i.      Work together to bring about a changeable but predictable relation of power in the world, related to the four seasons.  Yin autumn and winter, Yang, Spring and Summer.

ii.      Complementary can’t exist alone.

                                                        iii.      Designed to encourage participation in the cosmic process.


XI.             Age of Empire: Qin

A.   Shi Huang Ti: the First Emperor.  Only lasted fifteen years but their work lasted for centuries.

B.     Unified under a central government and the Han who followed maintained their policies.

C.    See description on 101.

D.    Size:


E.     State building required a dominant centralized state.  Li Su a legalist founder was his prime minister.

F.     An autocrat with absolute power, amongst the most powerful men ever.  First act: dismantle nobility make all of them appear before him at his court.  Transported to Xianyang the capital of the Qin (Chin).  Instituted a federalist state with provinces, states, districts etc…

G.    Governors were carefully selected and infinitely loyal, hereditary not a factor, amongst their main jobs-military draft and public works projects like the Great Wall of China.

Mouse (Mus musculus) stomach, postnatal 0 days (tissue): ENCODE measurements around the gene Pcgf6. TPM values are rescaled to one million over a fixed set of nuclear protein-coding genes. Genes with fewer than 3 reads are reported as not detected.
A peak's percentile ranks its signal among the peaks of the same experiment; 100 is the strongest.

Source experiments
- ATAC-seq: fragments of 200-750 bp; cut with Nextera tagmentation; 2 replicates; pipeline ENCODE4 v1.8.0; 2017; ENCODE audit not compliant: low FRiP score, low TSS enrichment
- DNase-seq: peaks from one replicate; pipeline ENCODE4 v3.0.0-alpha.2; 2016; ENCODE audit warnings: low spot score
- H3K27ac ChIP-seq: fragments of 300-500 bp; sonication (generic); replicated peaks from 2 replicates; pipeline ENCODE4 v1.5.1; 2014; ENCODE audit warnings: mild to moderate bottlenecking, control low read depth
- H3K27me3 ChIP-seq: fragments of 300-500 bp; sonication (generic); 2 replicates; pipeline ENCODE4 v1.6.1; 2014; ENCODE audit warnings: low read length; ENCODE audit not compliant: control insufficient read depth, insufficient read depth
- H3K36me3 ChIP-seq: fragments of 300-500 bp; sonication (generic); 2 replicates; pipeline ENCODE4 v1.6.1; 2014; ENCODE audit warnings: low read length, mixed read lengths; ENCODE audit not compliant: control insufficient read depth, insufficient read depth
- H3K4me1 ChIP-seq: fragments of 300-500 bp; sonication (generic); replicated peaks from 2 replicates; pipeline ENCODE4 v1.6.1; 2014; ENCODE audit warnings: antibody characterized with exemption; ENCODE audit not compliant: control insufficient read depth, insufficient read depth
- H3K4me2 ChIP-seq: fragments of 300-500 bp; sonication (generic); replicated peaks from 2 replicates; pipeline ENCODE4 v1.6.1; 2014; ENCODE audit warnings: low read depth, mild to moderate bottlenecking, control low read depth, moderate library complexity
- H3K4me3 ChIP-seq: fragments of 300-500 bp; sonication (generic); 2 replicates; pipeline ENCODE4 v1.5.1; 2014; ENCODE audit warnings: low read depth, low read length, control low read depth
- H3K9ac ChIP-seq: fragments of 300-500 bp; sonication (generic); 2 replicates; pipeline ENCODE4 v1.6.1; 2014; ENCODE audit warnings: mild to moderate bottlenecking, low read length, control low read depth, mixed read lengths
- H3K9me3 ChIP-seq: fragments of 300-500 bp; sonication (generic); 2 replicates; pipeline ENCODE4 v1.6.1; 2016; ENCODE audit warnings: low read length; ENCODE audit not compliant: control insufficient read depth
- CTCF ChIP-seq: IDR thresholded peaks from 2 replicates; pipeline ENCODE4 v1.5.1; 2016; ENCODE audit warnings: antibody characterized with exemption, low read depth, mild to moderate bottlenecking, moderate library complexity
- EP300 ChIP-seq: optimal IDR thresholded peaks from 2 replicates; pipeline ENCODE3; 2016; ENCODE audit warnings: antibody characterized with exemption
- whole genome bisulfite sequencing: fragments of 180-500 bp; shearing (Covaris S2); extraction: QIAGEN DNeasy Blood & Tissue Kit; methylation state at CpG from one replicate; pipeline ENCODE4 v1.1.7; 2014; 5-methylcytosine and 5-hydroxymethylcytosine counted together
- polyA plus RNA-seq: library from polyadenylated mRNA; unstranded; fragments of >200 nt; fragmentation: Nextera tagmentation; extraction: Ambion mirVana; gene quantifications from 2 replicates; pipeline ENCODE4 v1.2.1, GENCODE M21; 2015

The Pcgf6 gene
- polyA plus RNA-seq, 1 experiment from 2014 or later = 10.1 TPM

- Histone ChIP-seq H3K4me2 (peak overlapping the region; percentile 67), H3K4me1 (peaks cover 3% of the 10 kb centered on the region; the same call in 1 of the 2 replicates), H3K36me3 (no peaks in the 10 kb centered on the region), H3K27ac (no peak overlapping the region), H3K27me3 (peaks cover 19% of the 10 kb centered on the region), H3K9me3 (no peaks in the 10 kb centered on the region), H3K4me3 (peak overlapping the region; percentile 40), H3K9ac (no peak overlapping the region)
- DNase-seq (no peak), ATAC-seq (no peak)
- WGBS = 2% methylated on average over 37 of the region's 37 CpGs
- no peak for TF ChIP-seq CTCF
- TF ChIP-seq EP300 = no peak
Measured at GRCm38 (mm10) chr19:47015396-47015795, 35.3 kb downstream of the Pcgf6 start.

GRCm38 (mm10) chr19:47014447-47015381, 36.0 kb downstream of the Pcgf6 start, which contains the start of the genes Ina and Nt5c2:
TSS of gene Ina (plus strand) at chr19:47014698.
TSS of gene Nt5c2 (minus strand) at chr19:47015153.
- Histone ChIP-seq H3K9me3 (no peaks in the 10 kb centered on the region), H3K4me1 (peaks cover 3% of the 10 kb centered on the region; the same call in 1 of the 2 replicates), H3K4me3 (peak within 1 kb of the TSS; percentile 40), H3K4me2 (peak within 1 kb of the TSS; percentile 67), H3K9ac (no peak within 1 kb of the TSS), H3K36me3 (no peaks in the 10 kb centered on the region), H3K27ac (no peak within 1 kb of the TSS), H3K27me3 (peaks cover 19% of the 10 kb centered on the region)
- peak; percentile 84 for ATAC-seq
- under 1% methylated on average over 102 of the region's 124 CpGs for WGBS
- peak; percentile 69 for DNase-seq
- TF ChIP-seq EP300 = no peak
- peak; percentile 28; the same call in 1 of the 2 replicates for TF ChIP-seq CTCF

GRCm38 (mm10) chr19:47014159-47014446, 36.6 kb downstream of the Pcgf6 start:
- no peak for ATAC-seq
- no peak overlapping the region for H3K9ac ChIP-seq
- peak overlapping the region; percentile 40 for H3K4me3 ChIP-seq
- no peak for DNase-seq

H.   Ordered a census for organization and taxation.

I.       Communications expanded, standardized writing, created a unified weights and measures, a universal currency, even unified axle lengths on wagons…talk about centralization.

J.      Great road systems and irrigation projects as well as the expansion of silk.

K.    In facing constant peril from the Northern kingdoms and villages the Qin responded with the Great Wall.

L.     Shi Haung Ti was very unpopular because of his legalist tactics and hatred of Confucians.  Books and followers alike were burned.

M.  Oppressive tactics lead to the downfall of the Qin and their “monstrous” leader.  His death brought massive revolts and conquest resulting in the creation of the Han State by Liu Bang a minor Qin official in 206 BC.


XII.          The Glory of the Han Dynasty:

A.   Beginning of the Early Imperial Age

B.     “Men of Han” the name of Chinese

C.    Economic expansion, changing relationships with the people of the steppes, strengthening of the palace at the expense of the civil service, weakening of the state's hold on the peasantry, and the rise of the families of the rich and the gentry were all factors that led to the adoption of Confucian ideals into government and society.